J.S. and S.W. Aber
|Spectrum of ultraviolet (UV), visible (VIS), and near-infrared (IR) radiation. Primary visible colors are blue, green, and red. Wavelengths given in nanometers (nm). Image adapted from Wikimedia Commons.|
Note: this discussion deals only with near-infrared. Thermal (heat) infrared is much longer wavelengths and requires completely different imaging techniques.
Traditional color-infrared (CIR) photography is based on green, red, and NIR layers in the film emusion, and blue/UV light is excluded by use of a yellow filter. As developed into a visible picture, green is shifted to blue, red becomes green, and NIR appears red. This shifting of spectral bands is known as false-color imagery.
|Analog (film) photographs of the Emporia State University campus, Kansas. Color-visible (A) and color-infrared (B) show dormitory buildings, parking lots, trees, and part of the football stadium. Active vegetation appears in pink, red, and maroon colors in the CIR image. Images acquired with a dual-camera rig.|
|CIR view over the Nature Conservancy marsh at Cheyenne Bottoms, Kansas. Black dots are cattle grazing on wet meadow. Ektachrome EIR 35-mm film taken with an SLR camera and yellow filter. Our last analog color-infrared KAP, July 2004.|
|Overview of the Rowley River (right) and its tributaries in the saltwater marsh complex, Plum Island Ecosystems Long Term Ecological Research site, Massachusetts (August 2009). Active vegetation appears in pink, red, and maroon colors, and water is black. Note the strongly curved horizon and slightly fuzzy appearance of the image.|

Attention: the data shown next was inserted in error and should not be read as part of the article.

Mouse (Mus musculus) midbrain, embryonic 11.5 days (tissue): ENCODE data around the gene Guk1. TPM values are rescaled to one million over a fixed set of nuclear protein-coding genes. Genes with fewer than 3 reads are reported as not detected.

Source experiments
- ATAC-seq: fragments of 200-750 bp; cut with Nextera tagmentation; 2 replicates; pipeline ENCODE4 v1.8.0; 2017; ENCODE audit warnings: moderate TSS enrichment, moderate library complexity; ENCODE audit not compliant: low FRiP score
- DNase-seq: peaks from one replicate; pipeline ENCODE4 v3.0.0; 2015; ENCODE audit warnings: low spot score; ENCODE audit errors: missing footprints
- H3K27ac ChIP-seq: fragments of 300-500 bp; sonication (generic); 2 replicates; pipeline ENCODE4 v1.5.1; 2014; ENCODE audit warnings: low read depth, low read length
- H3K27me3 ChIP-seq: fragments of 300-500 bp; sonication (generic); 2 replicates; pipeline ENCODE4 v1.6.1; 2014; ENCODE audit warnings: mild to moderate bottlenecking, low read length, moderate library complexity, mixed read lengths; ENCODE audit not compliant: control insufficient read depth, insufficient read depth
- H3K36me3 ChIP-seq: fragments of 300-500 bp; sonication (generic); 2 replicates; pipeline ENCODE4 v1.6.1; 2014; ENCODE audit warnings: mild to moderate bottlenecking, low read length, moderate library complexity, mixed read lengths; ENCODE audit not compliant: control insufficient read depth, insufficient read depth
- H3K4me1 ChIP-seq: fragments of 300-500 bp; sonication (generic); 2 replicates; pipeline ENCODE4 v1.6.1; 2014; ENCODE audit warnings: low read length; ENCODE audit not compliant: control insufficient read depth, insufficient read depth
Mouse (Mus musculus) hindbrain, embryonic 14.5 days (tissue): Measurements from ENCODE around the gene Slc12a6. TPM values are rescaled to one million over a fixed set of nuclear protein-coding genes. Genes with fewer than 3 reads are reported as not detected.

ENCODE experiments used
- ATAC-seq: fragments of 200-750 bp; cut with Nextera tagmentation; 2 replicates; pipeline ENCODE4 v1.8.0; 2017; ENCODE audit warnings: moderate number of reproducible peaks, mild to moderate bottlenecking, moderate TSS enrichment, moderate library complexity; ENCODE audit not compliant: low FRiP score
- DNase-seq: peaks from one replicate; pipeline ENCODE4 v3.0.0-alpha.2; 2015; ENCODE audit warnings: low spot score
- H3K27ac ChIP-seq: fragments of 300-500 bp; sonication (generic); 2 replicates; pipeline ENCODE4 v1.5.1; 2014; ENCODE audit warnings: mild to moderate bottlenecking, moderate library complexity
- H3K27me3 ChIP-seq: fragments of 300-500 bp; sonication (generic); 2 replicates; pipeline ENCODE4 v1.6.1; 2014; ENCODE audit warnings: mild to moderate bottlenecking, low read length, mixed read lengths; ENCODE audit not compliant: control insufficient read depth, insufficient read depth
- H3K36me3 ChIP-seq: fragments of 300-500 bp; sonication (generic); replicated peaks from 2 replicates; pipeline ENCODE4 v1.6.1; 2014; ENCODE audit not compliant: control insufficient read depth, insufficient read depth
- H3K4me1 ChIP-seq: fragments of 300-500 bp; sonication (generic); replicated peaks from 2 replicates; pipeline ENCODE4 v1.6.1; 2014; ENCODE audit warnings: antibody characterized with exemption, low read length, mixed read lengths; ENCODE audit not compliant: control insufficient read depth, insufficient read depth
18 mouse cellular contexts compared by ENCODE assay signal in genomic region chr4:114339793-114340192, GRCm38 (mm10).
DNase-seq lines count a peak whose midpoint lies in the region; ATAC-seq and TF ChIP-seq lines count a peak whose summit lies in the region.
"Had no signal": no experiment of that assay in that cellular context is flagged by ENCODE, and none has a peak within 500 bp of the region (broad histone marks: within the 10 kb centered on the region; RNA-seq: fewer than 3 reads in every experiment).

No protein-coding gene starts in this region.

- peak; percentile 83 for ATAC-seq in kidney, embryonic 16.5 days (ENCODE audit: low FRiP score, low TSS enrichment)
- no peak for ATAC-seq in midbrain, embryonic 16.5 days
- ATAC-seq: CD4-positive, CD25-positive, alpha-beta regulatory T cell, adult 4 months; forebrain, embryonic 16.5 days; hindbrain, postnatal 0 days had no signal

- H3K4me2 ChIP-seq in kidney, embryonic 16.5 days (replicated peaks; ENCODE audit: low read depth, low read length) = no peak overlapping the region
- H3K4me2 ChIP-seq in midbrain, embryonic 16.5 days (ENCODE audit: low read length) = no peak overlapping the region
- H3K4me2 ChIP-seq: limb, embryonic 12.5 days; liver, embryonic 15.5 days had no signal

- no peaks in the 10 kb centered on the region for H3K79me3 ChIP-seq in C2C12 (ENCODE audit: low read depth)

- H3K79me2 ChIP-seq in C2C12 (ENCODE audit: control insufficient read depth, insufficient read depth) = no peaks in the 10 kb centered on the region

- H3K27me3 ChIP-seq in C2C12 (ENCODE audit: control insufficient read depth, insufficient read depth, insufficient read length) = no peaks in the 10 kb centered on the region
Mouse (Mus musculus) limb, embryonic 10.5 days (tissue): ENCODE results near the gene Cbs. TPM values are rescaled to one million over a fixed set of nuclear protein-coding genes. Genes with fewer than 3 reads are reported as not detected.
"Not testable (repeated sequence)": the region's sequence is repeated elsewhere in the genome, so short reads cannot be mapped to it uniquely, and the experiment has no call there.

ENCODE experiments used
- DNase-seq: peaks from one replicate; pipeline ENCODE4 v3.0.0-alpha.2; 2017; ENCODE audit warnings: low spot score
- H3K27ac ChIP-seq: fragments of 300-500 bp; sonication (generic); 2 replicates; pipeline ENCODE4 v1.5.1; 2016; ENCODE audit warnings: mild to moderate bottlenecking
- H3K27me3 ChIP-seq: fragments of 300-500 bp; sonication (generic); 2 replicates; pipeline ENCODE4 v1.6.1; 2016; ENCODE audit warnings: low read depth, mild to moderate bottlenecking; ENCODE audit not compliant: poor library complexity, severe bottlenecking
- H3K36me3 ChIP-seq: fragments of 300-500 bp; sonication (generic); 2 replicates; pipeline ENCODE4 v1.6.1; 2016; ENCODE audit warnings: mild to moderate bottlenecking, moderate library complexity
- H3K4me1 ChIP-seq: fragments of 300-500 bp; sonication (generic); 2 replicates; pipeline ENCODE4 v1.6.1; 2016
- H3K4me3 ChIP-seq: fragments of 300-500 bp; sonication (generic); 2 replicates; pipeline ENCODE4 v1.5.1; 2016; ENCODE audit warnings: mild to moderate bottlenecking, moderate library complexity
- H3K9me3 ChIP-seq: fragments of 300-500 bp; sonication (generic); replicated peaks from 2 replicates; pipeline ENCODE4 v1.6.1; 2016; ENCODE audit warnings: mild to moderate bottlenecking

Starting in 2008, we tested the Tetracam ADC at several sites in Kansas, Pennsylvania, and Massachusetts. Because of its relatively high cost we flew it only under ideal conditions, but the image quality was disappointing, so we quit using this camera the following year.
|Color-visible (left) and color-infrared (right) views of a pond surrounded by trees and grass, Peter Pan Park, Emporia, Kansas. Active vegetation appears in shades of orange, and water is dark blue. Deciduous trees and grass are bright orange, and conifers are dark orange.|
|Spectrum of near-UV, visible (B/G/R), and near-IR sunlight reflected from common objects. Note sugar beet, grass, and tree curves showing weak green reflection, blue and red absorption, and strong NIR reflection. Dead vegetation or fallow fields, however, do not have this spectral signature. Adapted from Short (1982, fig. 3-5B).|
|Type of imagery||False color||Vegetation||Clear water|
|G = blue|
R = green
NIR = red
= near black
|B = blue|
G = green
NIR = red
= dark blue
Color-infrared photos tend to enhance special lighting effects, for example sun glint and the hot spot. Sun glint is a mirror-like reflection from water bodies, metal and glass structures, etc. The hot spot is the position on the ground at the antisolar point in direct alignment with the camera and sun. It appears bright because of shadow hiding (Hapke et al. 1996).
|Sun glint (left) from a lake surface shows wave pattern clearly. A hot spot (right) appears left of scene center in prairie vegetation. Hot spots are most noticeable over relatively homogeneous ground cover. Both photos taken with the modified Sony camera.|
|In oblique views looking toward the sun, bright pink-white streaks may appear in some images taken with the modified Sony camera. This is presumably due to internal lens reflections.|
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Last update: February 2019.